1. Tithe & Offerings
We tithe on our GROSS income (income before taxes are taken out) and ALL increase in our life - whether it is gifts from others or winning something, we give God His tithe. If you don't tithe then don't bother reading my financial posts because they won't apply to you. 10% of all your increase belongs to the Lord and you should also give in offerings because God blesses givers and those that obey His Word.
So, tithe and offerings are the first things we budget for.
You have to have a place to live, whether you own, pay the bank or rent from someone - you have a certain amount you pay for your housing. I did a post on my frugal/financial blog about reasonable rent and you can read that here. Dave Ramsey recommends you only pay 25-35% of your net income for housing. Make sure you aren't living above your means.
3. Housing "Needed" Expenses
Living in a home comes with expenses and if you rent, your landlord may not cover all your utilities so you need to budget for these. These are things such as electricity or gas, water, sewer and garbage. Our sewer is included in our rent but we must pay the rest. For electricity, we practice a lot of money-saving tips and you can read a post on that here. Water is based on usage, so you can practice conserving water to lower your bill. Garbage is usually a set price and you can't really change it, just don't accumulate too much garbage to where you have to pay extra. You can recycle paper, cardboard, cans, bottles, etc. and some garbage companies give you a discount off your bill depending on how much is in your recycle container.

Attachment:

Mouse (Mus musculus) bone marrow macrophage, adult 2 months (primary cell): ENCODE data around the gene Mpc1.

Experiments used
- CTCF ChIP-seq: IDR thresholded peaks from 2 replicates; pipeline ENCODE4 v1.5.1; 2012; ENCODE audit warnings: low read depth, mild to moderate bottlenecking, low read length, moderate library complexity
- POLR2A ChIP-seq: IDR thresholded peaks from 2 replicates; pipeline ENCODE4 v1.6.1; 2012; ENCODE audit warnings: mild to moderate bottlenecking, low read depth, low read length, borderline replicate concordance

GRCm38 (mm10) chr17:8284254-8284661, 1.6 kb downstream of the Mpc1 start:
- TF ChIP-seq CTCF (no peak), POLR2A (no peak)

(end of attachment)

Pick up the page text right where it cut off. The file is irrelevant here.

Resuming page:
If you own a home, you will have needed repairs and maintenance. That is why you should never buy a home until you know you have money, not only for the mortgage and insurance but also for the repairs and maintenance costs. We rent and almost everything is taken care of for us and we are just responsible for the yard, replacing light bulbs, etc.. The lawn mower and weed-eater are a one-time cost and only the gas for the mower is to be budgeted.
I'm throwing home and renter's insurance in here, although its not a bonafide need - you would be better off with it than without it! Homeowner's insurance covers your home in case of fire, water damage, etc. Renter's insurance covers only your belongings. Homeowners also pay property taxes yearly and renters pay it but it is included in their rent cost.
4. Housing Extras
This is where everything else falls in because they aren't pure "needs". I'm talking about phone, internet, cable tv and any other luxury you add in. Besides the phone, you probably could do without the others if you had to for a certain time to cut expenses. We have gone without internet for 6 months to a year to save money. However, now my husband's job requires it. We don't own a TV, therefore we don't pay cable.
If you own a home, of course you will have even more extras from upgrades, renovations and additions. These are not NEEDS though, they are merely wants and you can wait on these things.